01 of 06
Santa Chiara Monastery and Church in Naples
Santa Chiara Monastery has a peaceful cloister with stunning majolica tiled columns and benches (added in 1742), a garden, and beautiful 17th-century frescoes under the arches of the walkways. It makes a nice contrast to the hectic center of Naples.
After you stroll around the courtyard, go into the museum where you'll find not only religious relics but archeological finds from the 1st through 4th centuries AD and an excavation of a Roman thermal spa. Pieces remaining from the original church are on display. Don't miss the 18th-century presepe, or Nativity, in a side room near the entrance.
Santa Chiara Church and Monastery were built in the 14th century. The original church, built in Provencal Gothic style, was the largest Clarissan church ever built. In the 17th to 18th centuries it was remodeled in Baroque style, but after being almost destroyed during World War II, it was restored in what is believed to be its original form. The church holds the tombs of several kings and queens as well as relics of Saint Louis of Toulouse, including his brain. Next to the church is the nun's choir with fragments of frescoes attributed to Giotto.
The museum and monastery are currently open every morning from 9:30 to 13:00 and except on Sundays also from 15:30 to 17:30. Address: Via Benedetto Croce 16. Santa Chiara Museum on the web.
Recommended Hotel Near Santa Chiara
Even though Decumani Hotel de Charme is in the center of Naples, rooms are very quiet. The staff is extremely helpful with answering questions and giving good restaurant suggestions. It's in a former palazzo and a cut above the usual three-star hotel.Continue to 2 of 6 below.
02 of 06
Piazza San Domenico Maggiore and San Severo Chapel
From Santa Chiara, take Via Benedetto Croce to Piazza San Domenico Maggiore. On this square, you'll see an obelisk built by the monks of San Martino after the plague of 1656 in which many people of Naples died (the monks saved themselves by shutting themselves inside the monastery). As you face the square, the building on the left is Palazzo Petrucci, the oldest building with its original entry and courtyard. Farther back is the entrance to the church of San Domenico Maggiore.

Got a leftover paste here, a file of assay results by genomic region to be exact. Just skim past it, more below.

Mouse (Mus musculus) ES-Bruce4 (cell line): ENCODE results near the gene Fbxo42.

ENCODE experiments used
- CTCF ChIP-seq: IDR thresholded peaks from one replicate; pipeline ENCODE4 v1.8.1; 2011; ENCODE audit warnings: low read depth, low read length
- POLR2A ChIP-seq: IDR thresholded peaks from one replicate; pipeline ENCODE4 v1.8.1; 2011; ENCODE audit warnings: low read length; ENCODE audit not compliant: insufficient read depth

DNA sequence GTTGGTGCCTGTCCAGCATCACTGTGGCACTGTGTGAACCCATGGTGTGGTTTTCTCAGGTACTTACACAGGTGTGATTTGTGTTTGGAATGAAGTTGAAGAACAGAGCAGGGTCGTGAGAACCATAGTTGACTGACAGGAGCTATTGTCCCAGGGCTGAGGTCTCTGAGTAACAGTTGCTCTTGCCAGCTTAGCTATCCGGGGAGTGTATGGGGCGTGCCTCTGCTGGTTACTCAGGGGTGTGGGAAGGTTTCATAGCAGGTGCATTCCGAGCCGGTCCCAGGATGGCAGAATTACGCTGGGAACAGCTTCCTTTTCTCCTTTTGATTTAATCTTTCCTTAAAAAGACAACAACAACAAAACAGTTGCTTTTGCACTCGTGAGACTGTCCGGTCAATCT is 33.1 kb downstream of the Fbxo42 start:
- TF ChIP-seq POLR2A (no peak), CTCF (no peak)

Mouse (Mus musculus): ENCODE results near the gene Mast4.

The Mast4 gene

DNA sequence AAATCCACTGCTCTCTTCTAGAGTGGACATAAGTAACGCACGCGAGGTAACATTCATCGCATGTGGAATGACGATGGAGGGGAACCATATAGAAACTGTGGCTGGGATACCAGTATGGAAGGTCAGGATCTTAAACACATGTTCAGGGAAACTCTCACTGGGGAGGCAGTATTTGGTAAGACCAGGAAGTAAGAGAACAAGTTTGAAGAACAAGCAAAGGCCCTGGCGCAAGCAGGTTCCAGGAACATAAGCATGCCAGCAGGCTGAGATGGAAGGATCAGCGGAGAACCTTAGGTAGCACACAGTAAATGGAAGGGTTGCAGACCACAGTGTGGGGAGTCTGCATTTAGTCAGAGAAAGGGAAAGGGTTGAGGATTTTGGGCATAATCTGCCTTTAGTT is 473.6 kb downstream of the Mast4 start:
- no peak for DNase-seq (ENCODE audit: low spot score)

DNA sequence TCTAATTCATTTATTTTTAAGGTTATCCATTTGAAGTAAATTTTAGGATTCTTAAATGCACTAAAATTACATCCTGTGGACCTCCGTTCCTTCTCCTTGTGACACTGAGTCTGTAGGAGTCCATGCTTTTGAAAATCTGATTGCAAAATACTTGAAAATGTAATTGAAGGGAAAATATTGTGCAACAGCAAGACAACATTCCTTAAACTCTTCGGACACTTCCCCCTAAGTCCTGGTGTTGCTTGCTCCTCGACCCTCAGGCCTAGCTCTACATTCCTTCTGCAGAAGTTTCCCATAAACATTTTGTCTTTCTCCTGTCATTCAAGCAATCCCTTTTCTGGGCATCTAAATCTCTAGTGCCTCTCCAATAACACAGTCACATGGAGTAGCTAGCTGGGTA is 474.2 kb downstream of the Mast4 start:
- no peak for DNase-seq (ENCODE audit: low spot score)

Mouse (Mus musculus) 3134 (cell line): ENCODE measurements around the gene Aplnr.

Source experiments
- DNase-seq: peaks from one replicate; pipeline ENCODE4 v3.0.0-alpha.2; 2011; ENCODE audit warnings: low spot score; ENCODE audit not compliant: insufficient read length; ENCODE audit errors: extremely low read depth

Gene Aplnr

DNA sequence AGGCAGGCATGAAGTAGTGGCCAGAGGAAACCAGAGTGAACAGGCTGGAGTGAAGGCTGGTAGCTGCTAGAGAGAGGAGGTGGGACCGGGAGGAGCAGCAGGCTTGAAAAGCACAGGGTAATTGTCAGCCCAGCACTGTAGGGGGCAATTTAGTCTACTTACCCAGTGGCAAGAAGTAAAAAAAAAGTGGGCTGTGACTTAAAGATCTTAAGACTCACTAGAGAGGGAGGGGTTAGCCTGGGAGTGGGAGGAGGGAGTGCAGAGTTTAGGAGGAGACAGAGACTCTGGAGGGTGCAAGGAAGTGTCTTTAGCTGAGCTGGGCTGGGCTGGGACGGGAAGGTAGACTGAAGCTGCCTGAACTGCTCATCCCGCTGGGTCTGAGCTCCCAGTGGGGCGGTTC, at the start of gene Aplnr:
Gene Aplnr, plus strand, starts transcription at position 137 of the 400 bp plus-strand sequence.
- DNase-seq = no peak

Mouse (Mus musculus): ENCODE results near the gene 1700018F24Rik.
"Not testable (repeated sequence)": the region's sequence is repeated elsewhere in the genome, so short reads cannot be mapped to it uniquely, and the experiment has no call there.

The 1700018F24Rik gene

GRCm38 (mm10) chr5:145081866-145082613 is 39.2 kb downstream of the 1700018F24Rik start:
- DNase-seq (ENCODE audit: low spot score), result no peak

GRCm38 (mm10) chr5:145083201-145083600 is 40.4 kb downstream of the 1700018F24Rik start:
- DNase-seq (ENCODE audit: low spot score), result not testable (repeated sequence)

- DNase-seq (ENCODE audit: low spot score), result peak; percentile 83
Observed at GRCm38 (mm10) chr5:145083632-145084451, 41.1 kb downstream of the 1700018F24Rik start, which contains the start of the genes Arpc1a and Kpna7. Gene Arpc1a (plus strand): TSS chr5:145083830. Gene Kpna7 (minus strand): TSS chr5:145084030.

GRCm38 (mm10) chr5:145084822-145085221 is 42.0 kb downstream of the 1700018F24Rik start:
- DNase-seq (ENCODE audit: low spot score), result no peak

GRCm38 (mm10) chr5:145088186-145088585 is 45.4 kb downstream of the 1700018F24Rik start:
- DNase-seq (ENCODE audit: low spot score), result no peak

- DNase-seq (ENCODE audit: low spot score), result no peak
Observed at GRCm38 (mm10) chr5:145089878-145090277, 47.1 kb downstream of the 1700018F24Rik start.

Inside the church, you'll see remains of the original 10th-century Romanesque church, early Renaissance art including important frescoes by Pietro Cavallini and copies of works by Caravaggio and Tiziano (originals are in the Capodimonte Museum). Tombs hold many members of the Anjou dynasty and the church also has the 13th-century cross that's said to have spoken to Saint Thomas Aquinas.
San Severo Chapel holds major 18th-century sculptures and paintings, including the Veiled Christ by Sanmartino (check current hours).
Caffetteria San Domenico on the square is a good place for a coffee.Continue to 3 of 6 below.
03 of 06
Spaccanapoli - The Center of Naples
From Piazza San Domenico Maggiore, walk along Via San Biagio. This street is known as Spaccanapoli because it splits the old center of Naples in half. The original Greek city of Neapolis was here, and the area still retains the same narrow streets from Greek times. Spaccanapoli was one of the three main east-west Greek streets.
Stop in the Church of Sant'Angelo a Nilo to see the bas-relief on the tomb of the tomb of Cardinal Brancacci by Donatello and Michelozzo and paintings by Marco Pino. Near the church in the small square, Piazzetta del Nilo, you'll see a large marble Roman statue dedicated to the Nile River.
Scaturchio, known as one of the best pastry shops. Try the sfogliatelle or babba, typical pastries of Naples.